REVIEW: Limp, Clueless Bucky Larson is No Bright Shining Star
It's not like Bucky Larson: Born to Be a Star aspires to be Citizen Kane, or Monty Python and the Holy Grail or even Wedding Crashers. All it wants to be is a silly, raunchy comedy about the rise of an extremely unlikely adult-film actor. That it fails so spectacularly in this regard makes it almost something special -- not only is Bucky Larson incredibly unfunny, it's also squeamish in a manner that makes you wonder if either writers Adam Sandler (who produced the film via his Happy Madison company), Allen Covert and Nick Swardson (who plays Bucky) have somehow never actually seen porn, or if they subcontracted the script out to a group of 8-year-olds with only the vaguest idea of what it entails. The latter would explain how incidental sex is to what's theoretically a movie all about it, from an early scene in which we learn that our hero has never masturbated or even heard of the concept, to the porn career he establishes, in which he never actually comes into contact with his costars.
In fact, what makes Bucky the star he was apparently born to become is the fact that not only does he come up nonthreateningly short down below, he has so little experience and control that the mere sight of breasts sends him into a seizure-like climax in which he gets fluids all over the room, including the ceiling. This proves reassuring to men, and somehow makes their women appreciate what they have in comparison. How removed this is from what people usually watch porn for is left undiscussed except by Stephen Dorff, who plays Bucky's arrogant and better endowed rival Dick Shadow, and who insists that "porn is for fantasizing about the dick you wish you had," which doesn't sound right either.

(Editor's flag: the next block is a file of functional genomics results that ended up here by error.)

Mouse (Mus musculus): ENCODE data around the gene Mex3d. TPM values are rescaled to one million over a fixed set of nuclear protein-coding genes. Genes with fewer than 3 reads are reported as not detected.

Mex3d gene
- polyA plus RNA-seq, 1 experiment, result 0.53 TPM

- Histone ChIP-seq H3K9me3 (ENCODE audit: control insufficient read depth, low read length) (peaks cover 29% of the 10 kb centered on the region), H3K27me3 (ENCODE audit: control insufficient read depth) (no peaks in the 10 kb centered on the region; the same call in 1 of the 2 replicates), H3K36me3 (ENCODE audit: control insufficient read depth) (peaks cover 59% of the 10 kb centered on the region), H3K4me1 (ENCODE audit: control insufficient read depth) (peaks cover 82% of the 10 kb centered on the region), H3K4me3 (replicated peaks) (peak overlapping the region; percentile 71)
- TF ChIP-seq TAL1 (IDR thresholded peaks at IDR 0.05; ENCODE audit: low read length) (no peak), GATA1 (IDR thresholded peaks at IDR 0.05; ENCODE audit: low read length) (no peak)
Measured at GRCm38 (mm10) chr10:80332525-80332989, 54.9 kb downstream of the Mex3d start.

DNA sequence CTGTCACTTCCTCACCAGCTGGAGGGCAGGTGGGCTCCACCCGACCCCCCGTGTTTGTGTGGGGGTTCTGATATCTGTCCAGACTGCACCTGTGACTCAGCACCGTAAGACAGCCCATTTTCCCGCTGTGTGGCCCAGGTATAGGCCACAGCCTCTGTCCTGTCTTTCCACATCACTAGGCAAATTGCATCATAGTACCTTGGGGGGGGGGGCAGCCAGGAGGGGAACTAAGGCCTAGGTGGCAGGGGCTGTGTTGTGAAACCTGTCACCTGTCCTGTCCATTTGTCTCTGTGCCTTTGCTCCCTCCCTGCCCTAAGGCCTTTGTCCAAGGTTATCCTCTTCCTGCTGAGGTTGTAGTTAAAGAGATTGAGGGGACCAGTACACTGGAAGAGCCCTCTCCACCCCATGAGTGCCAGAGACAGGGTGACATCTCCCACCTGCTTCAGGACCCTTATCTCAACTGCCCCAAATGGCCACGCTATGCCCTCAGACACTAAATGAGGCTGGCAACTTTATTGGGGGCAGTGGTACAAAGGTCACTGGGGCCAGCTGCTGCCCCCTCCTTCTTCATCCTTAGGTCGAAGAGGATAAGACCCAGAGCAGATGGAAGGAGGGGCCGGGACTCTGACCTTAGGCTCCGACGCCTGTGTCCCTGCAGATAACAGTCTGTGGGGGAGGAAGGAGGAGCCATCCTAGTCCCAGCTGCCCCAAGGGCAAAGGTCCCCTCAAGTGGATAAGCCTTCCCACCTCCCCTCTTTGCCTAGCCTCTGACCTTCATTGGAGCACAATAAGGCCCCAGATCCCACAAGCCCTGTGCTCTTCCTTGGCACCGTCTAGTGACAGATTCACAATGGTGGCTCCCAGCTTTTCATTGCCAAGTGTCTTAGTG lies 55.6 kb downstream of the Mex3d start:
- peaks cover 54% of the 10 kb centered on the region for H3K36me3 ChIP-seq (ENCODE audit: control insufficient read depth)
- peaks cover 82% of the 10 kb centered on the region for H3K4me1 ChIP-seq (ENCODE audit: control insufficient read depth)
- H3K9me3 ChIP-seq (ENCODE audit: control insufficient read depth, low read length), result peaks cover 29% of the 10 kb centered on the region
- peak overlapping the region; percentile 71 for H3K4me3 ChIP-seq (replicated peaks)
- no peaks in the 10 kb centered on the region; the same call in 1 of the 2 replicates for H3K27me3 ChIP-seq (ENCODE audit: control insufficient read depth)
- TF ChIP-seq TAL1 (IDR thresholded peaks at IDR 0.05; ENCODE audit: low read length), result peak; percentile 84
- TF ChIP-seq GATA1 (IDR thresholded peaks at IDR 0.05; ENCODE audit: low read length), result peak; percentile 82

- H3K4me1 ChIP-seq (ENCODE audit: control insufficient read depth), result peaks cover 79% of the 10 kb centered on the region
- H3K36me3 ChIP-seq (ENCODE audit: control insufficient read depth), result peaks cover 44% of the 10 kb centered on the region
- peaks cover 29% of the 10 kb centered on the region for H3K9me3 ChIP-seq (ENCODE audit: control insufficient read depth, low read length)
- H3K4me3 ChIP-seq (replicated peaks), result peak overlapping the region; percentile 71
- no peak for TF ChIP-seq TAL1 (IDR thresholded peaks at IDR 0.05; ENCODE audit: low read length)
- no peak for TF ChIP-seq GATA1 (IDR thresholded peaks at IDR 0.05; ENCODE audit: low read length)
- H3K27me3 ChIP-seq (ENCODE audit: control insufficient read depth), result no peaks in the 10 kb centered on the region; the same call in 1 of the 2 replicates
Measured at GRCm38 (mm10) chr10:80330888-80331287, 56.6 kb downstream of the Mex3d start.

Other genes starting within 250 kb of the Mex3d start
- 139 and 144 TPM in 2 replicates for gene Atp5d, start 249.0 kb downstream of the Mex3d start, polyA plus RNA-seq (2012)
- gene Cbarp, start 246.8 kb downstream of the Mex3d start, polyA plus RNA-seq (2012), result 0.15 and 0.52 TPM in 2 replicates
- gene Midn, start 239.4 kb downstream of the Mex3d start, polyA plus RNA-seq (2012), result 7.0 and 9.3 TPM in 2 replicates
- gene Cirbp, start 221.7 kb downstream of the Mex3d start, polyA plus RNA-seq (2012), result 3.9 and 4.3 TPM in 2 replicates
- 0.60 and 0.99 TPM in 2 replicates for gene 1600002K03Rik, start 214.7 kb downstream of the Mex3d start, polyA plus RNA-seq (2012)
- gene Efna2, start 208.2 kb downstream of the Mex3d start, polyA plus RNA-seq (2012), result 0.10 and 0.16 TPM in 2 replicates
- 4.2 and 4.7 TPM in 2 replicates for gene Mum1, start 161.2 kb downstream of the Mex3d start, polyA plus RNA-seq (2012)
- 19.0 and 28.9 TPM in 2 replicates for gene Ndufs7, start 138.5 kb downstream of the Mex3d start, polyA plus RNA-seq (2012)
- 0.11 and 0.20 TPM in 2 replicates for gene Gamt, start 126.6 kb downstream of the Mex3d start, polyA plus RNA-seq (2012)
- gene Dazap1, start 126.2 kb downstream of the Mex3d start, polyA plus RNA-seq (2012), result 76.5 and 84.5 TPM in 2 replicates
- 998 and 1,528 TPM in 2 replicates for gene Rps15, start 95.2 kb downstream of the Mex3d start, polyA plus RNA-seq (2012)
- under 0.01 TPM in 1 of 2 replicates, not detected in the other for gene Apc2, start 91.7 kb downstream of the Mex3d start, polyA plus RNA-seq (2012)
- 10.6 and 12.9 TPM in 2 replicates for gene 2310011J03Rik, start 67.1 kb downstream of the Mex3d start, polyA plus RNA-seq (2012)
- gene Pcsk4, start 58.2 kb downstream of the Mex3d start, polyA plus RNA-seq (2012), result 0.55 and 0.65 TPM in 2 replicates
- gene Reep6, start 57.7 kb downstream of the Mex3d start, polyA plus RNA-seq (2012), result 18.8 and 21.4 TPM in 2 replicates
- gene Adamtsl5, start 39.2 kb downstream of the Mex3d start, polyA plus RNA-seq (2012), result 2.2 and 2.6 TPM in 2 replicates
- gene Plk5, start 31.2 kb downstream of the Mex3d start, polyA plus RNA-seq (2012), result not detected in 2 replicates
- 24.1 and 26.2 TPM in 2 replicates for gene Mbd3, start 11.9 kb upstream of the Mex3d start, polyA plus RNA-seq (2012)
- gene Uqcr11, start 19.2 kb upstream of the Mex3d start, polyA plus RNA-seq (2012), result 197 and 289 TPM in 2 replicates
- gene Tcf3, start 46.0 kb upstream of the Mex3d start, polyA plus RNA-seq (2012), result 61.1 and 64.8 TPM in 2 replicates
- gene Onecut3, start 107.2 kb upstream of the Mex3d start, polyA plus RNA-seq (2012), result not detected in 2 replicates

That Bucky Larson's humor is stuck at a toilet-centric grade-school level is less damning than how little of that or any humor it contains -- the film, directed by Tom Brady (The Hot Chick), sets up scene after scene that wanders around in the general vicinity of a joke idea without ever approaching anything like a punchline, often involving interminable exchanges about Bucky's ignorance about everything. "Do you have a headshot?" asks a casting director at an audition. "Like a shot of my head, or what?" Bucky replies. Hah... hah? "I thought you had some weird kind of mac and cheese fetish," notes someone else after the tryout goes terribly wrong. "Oh, I don't use fetish cheese, I use Velveeta." Bucky answers. What does that even mean?
Bucky Larson may be awful, but it's also awfully familiar, like a patchwork of bits lifted from The 40-Year-Old Virgin, Orgazmo and various Farrelly brothers and Sandler movies with all the actual funniness left behind. Even Bucky himself seems derivative and half-formed -- he's supposed to be a naïve, virtuous rube from Iowa, but behaves more like he was recently created in a lab or imported from another planet. He wants to act in porn after discovering his parents did, but seems to have almost no awareness of movies at all, adult or otherwise, and at one point he notes that he didn't go to high school because his town didn't have one, which even by the grossest stereotypes of the rural Midwest is ridiculous. He meets his match in love interest Kathy (Christina Ricci), who works at his local diner, is charmed by him for reason demanded by the script, and who moved to Hollywood from New Jersey in order to fulfill her lifelong dream of being... a waitress. There's almost a laugh there -- unfortunately, that's one of the bits the film plays straight, even offering Ricci a practicing-at-delivering-food montage in which the character gets over her fears of burning customers with hot soup. If only those of us in the audience could set our expectations so low, maybe Bucky Larson wouldn't feel like such an insult.